Just a note to the poster who asked why Fabspeed was shipping the headers with the composite gasket: There are many (possibly hundreds) of installs using the composite gasket that are working just fine. The problem Bob and I both experienced was that once the bolts get loose, the gasket is compromised, and simply retorquing the bolts doesn't solve the problem of leaks. This can happen if the initial installation does not torque the bolts down in the right sequence, and using the right (two-stage) procedure. It doesn't always happen, but when the bolts loosen, and some fall out, the only solution is a new OEM gasket and the proper installation procedure.
 

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When I bought Fabspeed GT4 Sport headers last year, the gasket was cut so close to the size of the exhaust port opening on the heads that any mis-alignment of the gasket would block flow. Normally I like the gasket to be a close fit. To do it right, you'd need to put a video borescope into the O2 sensor hole to verify that the gasket was aligned with the head port opening correctly and then once correct, tighten the bolts. The factory steel gasket has a much larger opening so that any movement of the gasket, limited by the bolts and bolt hole openings in the gasket, will not block exhaust flow no matter what position the factory gasket winds up at..

V6
 

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I'm having the same exact issue after an April install of Fabspeed headers. 540gone, I just sent you a PM.


I have an Accessport, do you know if there is any metric to monitor or log to better uncover if the gasket could be the issue?
 

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I'm having the same exact issue ... do you know if there is any metric to monitor or log to better uncover if the gasket could be the issue?
darcus-->there are some very experienced folks that feel certain the gasket is the issue, based on extensive troubleshooting. I replaced mine and all has been good since...have you checked your bolts?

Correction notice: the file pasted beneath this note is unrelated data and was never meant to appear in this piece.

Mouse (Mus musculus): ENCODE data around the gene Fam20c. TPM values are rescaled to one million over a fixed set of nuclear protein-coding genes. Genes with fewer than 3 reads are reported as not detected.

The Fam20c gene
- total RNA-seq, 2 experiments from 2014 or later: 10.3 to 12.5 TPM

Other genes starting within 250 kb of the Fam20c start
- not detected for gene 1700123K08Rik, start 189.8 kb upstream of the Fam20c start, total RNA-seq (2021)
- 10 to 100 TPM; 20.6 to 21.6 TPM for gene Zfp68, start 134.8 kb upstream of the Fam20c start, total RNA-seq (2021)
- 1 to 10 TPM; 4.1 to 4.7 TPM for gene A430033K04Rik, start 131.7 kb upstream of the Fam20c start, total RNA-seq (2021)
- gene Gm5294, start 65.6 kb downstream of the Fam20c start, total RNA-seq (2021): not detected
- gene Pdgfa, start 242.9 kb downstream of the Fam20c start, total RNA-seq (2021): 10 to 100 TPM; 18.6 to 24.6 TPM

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darcus-->there are some very experienced folks that feel certain the gasket is the issue, based on extensive troubleshooting. I replaced mine and all has been good since...have you checked your bolts?
I just called Fabspeed and they said that they are quite confident that that is the issue and are actually ordering new gaskets now and will get me on the calendar to fix it for me. Glad I found this thread!
 
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Just note that any leaks in the gasket can cause air to be drawn into the exhaust. The front O2 sensor will see the extra oxygen and the DME willl enrichen the fuel mixture to get what it thinks is a proper O2 reading. This excess fuel does not get completely converted, causing the after cat O2 sensor to read too much fuel, generating the P2099 code.

If the leak is fixed quickly, it is likely that no damage will be done.

V6
 

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I have been waiting for the inevitable challenge to the 'exhaust gasket leak causes air to get into the exhaust' statement.

First, the exhaust exiting each cylinder is a pulse. It is a pressure wave. Since there is valve overlap, there will be a small period of each revolution where there is a negative pressure. This alone can cause some air to be pulled by the gasket into the exhaust. A second cause, and perhaps stronger one, is that the aftermarket headers try for equal length tubes from the flange to the collector. As each exhaust pulse passes through the collector, it also creates a vacuum on the other two tubes. This vacuum has the purpose, in a non-leaking exhaust, of helping pull the next exhaust pulse from another tube. This increases horsepower over a design-set RPM range. Short tube headers increase higher RPM horsepower and long tube headers help increase lower RPM horsepower. This is similar in reason for flapper valves in the X51 intake manifold to vary length of the intake runners, which also optimizes horsepower over different RPM ranges.

The combination of these two vacuum-generating behaviors lets air into the exhaust via a leaky gasket, ahead of the first O2 sensor, altering its reading to appear too lean.

V6